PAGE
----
The Greek Weird Wave was at its height in 2011 when Giorgos Georgopoulos released his last fictional movie, Tungsten (there’s been a documentary in the interim), one of the films included on almost all the “ten best” lists next to the likes of Yorgos Lanthimos’s Dogtooth (2009) or Athina Rachel Tsangari’s Attenberg (2010).
Now he’s back with another, admittedly very late, contender, a bone-dry, pitch-black, straight-faced comedy about a man with a fatal sexually transmitted disease seeking out the women he’s slept with over the past few years to tell them they are in all likelihood going to die. Not him, though, it’s only fatal for women.
A comedy, you say? Well, the comedy of manners is rarely laugh-out-loud, the manners under examination here being those of Aris (Omiros Poulakis), a man we meet in bed with a new female conquest, before he’s learned what’s swimming around inside him. He tells her he owns a company. He doesn’t – he’s a salesman there. She’s intrigued, asks if she may smoke a post-coital cigarette in bed. Cut to next shot – she’s smoking the cigarette out on the balcony.
A bit of a braggart and a bit peevish, small minded, ungenerous to the point of selfishness, in a thumbnail that’s the impression given by the scene, and it’s borne out by the rest of the film, which follows this expressionless man, after his shocking diagnosis, on a quest to tell all his recent conquests that they are now potentially the walking dead.
Aris’s doctor has offered to inform Aris’s sexual partners through the official medical channels but Aris wants to do it himself, for reasons which don’t entirely square with his personality. However, this selflessness gives us a movie, so perhaps it’s best to just let that one go.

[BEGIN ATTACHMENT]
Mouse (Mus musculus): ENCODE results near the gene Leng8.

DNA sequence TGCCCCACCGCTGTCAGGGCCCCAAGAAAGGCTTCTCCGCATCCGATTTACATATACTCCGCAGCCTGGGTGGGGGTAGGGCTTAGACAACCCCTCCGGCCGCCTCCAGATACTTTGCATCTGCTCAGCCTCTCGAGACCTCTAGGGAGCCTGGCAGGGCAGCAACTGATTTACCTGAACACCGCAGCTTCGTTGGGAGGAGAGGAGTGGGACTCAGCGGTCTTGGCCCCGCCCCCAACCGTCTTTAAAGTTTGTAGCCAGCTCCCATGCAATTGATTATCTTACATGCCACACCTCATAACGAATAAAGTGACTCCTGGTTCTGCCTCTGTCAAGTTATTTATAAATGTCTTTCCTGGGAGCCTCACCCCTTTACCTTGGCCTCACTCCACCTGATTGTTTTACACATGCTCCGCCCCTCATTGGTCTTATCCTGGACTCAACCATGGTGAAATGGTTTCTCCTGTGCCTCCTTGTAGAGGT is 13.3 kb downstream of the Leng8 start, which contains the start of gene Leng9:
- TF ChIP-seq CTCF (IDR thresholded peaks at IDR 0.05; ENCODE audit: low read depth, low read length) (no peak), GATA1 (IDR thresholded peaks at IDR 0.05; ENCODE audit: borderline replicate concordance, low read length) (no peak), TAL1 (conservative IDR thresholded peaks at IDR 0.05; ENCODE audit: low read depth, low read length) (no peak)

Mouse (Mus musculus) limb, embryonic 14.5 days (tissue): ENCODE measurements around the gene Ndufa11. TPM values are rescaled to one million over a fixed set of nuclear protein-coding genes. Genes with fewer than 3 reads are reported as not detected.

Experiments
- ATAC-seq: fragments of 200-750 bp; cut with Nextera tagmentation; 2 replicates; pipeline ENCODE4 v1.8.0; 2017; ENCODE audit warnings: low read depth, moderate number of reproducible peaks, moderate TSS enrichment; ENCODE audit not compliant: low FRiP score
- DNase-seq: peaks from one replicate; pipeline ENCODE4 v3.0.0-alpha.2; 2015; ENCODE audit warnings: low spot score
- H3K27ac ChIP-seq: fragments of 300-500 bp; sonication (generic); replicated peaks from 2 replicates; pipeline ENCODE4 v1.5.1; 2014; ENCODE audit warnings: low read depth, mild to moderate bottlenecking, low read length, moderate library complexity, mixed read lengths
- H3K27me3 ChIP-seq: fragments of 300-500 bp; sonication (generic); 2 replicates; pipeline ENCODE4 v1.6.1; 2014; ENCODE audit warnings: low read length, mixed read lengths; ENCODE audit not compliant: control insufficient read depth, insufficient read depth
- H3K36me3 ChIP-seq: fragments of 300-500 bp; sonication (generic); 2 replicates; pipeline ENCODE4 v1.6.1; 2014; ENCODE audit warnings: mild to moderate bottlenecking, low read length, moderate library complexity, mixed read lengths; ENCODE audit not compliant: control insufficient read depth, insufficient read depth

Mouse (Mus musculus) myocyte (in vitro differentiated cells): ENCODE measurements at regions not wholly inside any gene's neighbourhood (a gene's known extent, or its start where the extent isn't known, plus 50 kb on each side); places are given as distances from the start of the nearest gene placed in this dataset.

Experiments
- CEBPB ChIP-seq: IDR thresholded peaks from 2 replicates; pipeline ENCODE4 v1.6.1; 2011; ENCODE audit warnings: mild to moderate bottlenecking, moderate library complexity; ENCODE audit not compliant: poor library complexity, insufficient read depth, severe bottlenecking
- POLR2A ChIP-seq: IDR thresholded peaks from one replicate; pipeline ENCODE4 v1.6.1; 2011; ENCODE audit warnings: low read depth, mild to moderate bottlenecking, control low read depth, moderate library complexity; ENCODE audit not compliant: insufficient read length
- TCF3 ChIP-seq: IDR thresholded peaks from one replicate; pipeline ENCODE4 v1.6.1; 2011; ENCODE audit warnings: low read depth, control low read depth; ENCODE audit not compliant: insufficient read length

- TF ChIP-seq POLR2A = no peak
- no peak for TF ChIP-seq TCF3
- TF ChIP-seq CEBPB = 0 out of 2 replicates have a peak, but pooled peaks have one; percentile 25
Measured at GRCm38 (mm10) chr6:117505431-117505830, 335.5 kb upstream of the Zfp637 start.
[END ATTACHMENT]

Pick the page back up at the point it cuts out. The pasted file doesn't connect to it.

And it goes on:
Structurally, the film plays out exactly as described – he tracks down the women, gets them into a situation where he can talk to them alone and then they react. These reactions take a variety of forms, but it’s clear that not one of the women is pleased to see him (well, maybe one), and that’s even before he’s told them his news.
The film’s not so much interested in the disease and death angle. It’s a peg on which to hang the story of a useless man being forced to confront his past.
The metaphorical meaning of an illness carried by a man but only affecting women is hard to ignore, and Georgopoulos piles in with others – Aris’s boss (played by Georgopoulos’s Tungsten star, Vangelis Mourikis) has no voicebox and speaks with the aid of a portable synthesiser. He sounds like a robot, which doesn’t stop him expatiating at length on any topic he fancies, even reading out loud his terrible poems to captive employee Aris – they’re all about the wind and death.
Visually, the exteriors are as flat as Aris’s internal emotional life and Aris’s exes are all fine-looking with strong features – from whatever walk of life they are bold, expressive women who are the antithesis of the emotionally inert Aris.
Georgopoulos’s achievement is to make this a film on two levels – the life-and-death encounters between Aris and his old flames, and, glimpsed dimly through the reactions of and refractions from his… let’s say it… victims, the story of these failed relationships.
All in all an unusual, powerful, fascinating and precisely engineered film. As for the comedy, not so many big laughs, granted, but there are at least a couple of moments to take the breath away.
© Steve Morrissey 2020